Intex swg copper bars used as a waterbond?


LifeTime Supporter
TFP Expert
Jul 30, 2010
Twin Cities, MN
In order to not hijack this thread, I thought I would bring this idea of using the Intex swg copper bars as a waterbond to seperate/new thread.

I was reminded of it when Ohm_Boy mentioned:
Ohm_Boy said:
If you had and passed a bonding inspection, then maybe, just maybe there is a bonding loop around your pool, and you may just need to bond the water. There should be something conductive with at least 9 sq in. of surface in contact with the water and connected to the bonding grid. If you don't have this, then even if the perimiter of your pool were bonded there could still be a problem relative to the water.

There are special (read: expensive) stainless steel pipe fittings with binding posts to which a bond wire can be connected, and some folks have made up "water bond" fittings by coiling up 9 sq. in. equivalance of #8 copper wire inside PVC pipe and through a hole in the pipe, which is sealed, and connected to the grid. Maybe you could just insert a section of copper pipe in your plumbing and bond it using a grounding clamp to attach a bonding wire.
Originally I took my copper electrode bars out of the intex swg, but then I had the idea of using them as the waterbond. I put my bars back onto the intex swg but did not hook them up...just observed them over time.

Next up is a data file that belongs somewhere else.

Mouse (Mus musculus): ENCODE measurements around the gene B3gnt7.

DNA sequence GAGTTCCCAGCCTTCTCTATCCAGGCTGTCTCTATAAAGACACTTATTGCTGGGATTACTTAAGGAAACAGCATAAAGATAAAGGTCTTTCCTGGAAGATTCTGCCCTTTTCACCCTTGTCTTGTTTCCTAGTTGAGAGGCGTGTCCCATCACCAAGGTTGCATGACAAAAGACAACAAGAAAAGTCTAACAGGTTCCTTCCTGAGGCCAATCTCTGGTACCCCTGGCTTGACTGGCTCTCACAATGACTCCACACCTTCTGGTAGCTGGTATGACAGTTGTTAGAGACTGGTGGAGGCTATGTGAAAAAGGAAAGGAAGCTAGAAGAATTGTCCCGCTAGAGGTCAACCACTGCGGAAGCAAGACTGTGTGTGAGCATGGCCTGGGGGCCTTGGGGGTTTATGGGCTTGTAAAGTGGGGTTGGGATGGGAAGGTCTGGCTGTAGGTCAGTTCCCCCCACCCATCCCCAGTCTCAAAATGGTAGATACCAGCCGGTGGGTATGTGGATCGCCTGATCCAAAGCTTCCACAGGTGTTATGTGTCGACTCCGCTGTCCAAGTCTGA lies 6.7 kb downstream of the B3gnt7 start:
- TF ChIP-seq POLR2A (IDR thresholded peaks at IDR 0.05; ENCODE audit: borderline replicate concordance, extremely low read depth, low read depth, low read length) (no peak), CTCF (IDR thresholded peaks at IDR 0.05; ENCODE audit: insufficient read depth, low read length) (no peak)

The copper bars have a total surface area of ~12 in^2 (assuming you attach to both of them) so that should meet the minimum 9 in^2 in NEC 680.26. However, somewhere I have read that the conductor needed to be corrosion resistant such as stainless steel or aluminum. My copper bars appeared oxidized (were not bright copper if I remember) when I bought the swg and then over time in contact with the pool water get that green/blue covering in some places which I have read is copper carbonate, copper chloride and/or copper sulphide. All of this does not seem to lead to corrosion in the classical sense, but I wonder if it meets the requirements.

I have probed between the SS (I think) connections and the bars with my RS ohmmeter. There are a number of different looking surfaces I find on the bars, some having ~ 1 Mohm resistance and some having ~1 ohm resistance. The green/blue surfaces seem to have a resistance in the ~ 500 ohm range until you break through it (it seem to be almost a flake above the surface). In the end, I wonder if this meets the functional requirements of the getting a good bond.

I also wonder if there is a small potential on them due to equipotential, if that might cause "corrosion" or loss of copper.

Here are some pics of my electrodes:

Any thoughts?



LifeTime Supporter
Platinum Supporter
TFP Expert
May 7, 2007
Silver Spring, MD
Yes, that should work, though I know some inspectors who would fail it. :)

There is some risk of current flowing in the bonding system causing it to release copper into the water. Most people wouldn't have any such current, but if you did it could be a problem.